Last year when NAMA published its annual report at the end of July 2011, it also published its management accounts for the first quarter. This year, it hasn’t and the word on the street is that the portion of NAMA’s loans that is performing has continued to deteriorate and the Agency may now have reached the point where its expenses are not covered by accounting income.

It is again worth noting that there is very little information on the calculation of NAMA’s impairment charge, and the suspicion remains that NAMA is assuming a recovery in prices to November 2009 levels.

Lastly at this point, it is remarkable that NAMA’s “fair value” of its loans is €25.045m whereas the value shown in the accounts, the “carrying value” is €25.607m. NAMA’s fair values are just 2% less than carrying values whereas our banks are 14-27% less.

There will be a detailed blogpost on the 2011 annual report over the next day.

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A couple of weeks ago, Sinn Fein’s finance spokesperson Pearse Doherty asked Minister for Finance Michael Noonan for the analysis of NAMA’s property by county in Ireland, after two TDs had successfully had questions answered which showed the values for Wicklow and Meath. Sinn Fein was fobbed off with the commitment that NAMA would produce the analysis in its Annual Report, and thus today, we find out how much NAMA has in each county in Ireland.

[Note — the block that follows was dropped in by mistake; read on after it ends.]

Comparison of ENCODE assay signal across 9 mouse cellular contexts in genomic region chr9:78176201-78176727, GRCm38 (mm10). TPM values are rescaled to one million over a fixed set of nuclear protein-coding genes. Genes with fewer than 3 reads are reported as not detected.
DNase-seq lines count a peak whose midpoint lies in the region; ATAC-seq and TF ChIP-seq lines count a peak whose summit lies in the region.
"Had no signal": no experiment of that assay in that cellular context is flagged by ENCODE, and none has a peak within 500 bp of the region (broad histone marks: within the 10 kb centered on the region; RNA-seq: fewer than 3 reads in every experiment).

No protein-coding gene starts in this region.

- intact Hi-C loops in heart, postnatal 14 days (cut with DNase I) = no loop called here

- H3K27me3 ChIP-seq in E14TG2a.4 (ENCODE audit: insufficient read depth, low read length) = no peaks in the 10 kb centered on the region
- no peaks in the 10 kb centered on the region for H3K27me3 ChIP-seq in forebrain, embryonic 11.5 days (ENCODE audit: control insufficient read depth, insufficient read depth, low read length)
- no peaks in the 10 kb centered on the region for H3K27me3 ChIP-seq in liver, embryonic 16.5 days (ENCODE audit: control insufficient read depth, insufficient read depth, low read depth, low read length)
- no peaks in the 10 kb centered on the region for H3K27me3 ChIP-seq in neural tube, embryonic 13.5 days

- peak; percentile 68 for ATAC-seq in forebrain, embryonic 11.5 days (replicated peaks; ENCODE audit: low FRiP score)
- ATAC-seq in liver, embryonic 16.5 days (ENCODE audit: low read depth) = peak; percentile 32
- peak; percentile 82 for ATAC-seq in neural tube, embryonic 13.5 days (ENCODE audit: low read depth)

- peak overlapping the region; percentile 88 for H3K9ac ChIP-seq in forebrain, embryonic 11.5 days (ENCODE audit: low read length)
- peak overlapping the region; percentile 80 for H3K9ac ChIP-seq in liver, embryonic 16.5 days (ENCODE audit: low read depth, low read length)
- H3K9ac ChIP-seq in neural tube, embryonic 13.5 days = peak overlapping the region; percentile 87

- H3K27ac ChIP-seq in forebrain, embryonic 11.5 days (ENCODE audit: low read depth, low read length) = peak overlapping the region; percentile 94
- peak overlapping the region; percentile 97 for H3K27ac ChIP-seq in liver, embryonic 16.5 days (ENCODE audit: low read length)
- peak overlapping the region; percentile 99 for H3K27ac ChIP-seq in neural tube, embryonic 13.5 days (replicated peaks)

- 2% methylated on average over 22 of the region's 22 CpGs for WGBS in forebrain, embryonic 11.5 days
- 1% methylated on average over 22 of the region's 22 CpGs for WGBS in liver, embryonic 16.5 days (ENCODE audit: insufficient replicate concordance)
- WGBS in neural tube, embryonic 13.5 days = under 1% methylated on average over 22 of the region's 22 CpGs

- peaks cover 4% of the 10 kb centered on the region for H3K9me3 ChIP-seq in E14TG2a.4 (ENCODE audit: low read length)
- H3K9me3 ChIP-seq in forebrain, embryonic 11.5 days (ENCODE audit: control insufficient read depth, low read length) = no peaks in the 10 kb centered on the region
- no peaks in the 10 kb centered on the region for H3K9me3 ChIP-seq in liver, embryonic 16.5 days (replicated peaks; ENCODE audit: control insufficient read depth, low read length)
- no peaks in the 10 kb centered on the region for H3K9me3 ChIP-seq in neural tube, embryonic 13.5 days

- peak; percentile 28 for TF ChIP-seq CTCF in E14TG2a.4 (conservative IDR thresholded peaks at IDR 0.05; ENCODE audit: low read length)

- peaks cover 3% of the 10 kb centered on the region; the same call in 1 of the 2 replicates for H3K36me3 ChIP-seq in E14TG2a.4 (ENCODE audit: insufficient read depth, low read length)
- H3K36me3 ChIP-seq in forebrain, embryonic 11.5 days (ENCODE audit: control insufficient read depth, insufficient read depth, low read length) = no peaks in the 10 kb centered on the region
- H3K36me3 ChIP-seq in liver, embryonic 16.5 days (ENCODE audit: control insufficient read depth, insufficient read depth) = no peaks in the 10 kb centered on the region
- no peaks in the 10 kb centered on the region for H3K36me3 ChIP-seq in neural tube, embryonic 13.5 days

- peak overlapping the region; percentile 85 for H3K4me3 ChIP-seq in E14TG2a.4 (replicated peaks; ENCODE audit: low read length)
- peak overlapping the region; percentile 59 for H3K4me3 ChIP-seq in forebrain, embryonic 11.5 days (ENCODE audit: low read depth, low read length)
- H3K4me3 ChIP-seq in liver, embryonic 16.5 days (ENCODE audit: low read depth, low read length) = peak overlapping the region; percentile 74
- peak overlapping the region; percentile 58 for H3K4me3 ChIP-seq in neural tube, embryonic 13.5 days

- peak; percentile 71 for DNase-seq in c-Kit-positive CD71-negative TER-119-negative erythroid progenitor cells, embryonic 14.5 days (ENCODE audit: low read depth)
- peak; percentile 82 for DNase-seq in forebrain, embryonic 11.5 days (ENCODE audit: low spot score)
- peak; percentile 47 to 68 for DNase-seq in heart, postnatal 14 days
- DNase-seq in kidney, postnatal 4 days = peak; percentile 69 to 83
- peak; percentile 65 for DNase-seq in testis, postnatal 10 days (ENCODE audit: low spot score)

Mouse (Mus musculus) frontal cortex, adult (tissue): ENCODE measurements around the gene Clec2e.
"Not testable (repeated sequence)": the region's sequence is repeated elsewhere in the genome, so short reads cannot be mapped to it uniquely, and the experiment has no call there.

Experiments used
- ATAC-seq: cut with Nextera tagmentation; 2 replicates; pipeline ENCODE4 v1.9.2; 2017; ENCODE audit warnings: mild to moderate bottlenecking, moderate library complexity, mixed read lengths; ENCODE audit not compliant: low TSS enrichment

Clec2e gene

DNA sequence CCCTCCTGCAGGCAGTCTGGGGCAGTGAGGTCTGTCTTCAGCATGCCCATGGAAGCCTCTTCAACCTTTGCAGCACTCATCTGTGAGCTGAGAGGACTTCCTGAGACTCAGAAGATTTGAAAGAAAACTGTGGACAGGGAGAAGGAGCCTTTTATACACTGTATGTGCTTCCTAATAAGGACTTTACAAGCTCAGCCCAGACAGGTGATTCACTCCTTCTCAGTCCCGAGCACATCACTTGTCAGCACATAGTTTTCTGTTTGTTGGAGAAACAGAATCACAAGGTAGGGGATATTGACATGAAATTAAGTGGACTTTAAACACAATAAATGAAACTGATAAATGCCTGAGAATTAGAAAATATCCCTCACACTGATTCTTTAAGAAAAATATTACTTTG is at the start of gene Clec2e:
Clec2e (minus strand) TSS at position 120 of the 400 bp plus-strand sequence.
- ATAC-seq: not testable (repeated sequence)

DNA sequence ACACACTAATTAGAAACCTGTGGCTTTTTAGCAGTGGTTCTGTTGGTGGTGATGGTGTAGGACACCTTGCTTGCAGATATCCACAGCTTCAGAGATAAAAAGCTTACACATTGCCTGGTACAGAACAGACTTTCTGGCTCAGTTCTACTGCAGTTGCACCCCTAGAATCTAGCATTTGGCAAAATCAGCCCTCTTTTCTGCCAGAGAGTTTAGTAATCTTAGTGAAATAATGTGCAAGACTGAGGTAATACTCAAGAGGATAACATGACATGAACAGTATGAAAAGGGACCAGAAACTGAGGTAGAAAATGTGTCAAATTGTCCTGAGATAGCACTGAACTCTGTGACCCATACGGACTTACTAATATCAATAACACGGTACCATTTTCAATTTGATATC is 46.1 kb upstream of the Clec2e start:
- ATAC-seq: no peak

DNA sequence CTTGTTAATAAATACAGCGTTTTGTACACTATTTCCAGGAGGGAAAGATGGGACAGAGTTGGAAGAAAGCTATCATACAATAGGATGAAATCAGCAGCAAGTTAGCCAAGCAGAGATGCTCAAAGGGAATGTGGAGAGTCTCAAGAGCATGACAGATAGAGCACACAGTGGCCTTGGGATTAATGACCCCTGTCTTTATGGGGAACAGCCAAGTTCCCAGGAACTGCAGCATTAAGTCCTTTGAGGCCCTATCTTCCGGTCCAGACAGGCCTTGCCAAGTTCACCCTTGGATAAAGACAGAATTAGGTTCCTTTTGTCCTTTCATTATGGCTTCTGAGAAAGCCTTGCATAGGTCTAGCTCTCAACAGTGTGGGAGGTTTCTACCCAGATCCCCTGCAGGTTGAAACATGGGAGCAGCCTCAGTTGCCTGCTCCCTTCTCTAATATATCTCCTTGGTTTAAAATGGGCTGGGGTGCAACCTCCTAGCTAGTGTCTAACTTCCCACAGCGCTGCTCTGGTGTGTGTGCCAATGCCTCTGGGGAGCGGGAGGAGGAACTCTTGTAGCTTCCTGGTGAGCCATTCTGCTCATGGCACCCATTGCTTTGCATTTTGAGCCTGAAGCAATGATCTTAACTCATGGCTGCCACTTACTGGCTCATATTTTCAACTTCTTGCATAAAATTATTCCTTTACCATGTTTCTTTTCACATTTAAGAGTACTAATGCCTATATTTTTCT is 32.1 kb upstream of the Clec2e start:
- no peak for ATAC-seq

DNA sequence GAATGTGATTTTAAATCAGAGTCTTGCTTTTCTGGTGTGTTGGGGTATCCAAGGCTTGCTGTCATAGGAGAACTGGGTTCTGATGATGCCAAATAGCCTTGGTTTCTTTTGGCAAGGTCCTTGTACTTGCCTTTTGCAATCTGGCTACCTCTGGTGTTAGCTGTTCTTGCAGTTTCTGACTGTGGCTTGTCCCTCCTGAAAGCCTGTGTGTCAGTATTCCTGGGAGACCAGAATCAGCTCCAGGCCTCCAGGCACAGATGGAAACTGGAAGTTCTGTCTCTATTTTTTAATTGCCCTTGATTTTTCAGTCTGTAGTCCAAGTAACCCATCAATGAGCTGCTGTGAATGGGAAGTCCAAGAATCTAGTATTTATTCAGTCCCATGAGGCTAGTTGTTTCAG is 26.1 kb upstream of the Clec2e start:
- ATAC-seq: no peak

The values shown above are the November 2009 values, and these are likely to have decreased further since then. Commercial property has declined by an average of 24% since November 2009 according to Jones Lang LaSalle and residential property nationally is down 31% since then according to the CSO. Development property is probably down 20% but no-one produces an index for this property segment.

Having said that, it is surprising that there is very little in NAMA from Leitrim, Cavan, Monaghan and Longford – each with just €5-20m of assets – areas of the country famous for tax-incentive led ghost estates and over-development. Just as surprising perhaps is the relatively high value of assets in Louth (€350m) and Waterford (€175m).

The list excludes NAMA’s assets in Dublin and Cork and shows the split of approximately €5bn of Irish assets by reference to November 2009 values. Deputy Doherty in fact asked for the split amongst the 32 counties on the island, but NAMA seems to have confined its analysis to the Republic only.

UPDATE: 25th July, 2012. The Northern Ireland analysis is in fact in the report and is as follows:

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[The annual report is now available here]

NAMA is publishing its 2011 Annual Report today. The profit and loss account and balance sheet shouldn’t be much changed from the unaudited 2011 accounts published at the start of May 2012.

But they are.

The impairment provision for 2011 has increased by a staggering €467m from €800m to €1,267m. NAMA has decided that it can book a “tax credit” of €235m, something not apparently contemplated when the unaudited accounts were published, and NAMA seems to have “found” profit elsewhere of €185m. We wait for the publication of the report to look for further clues.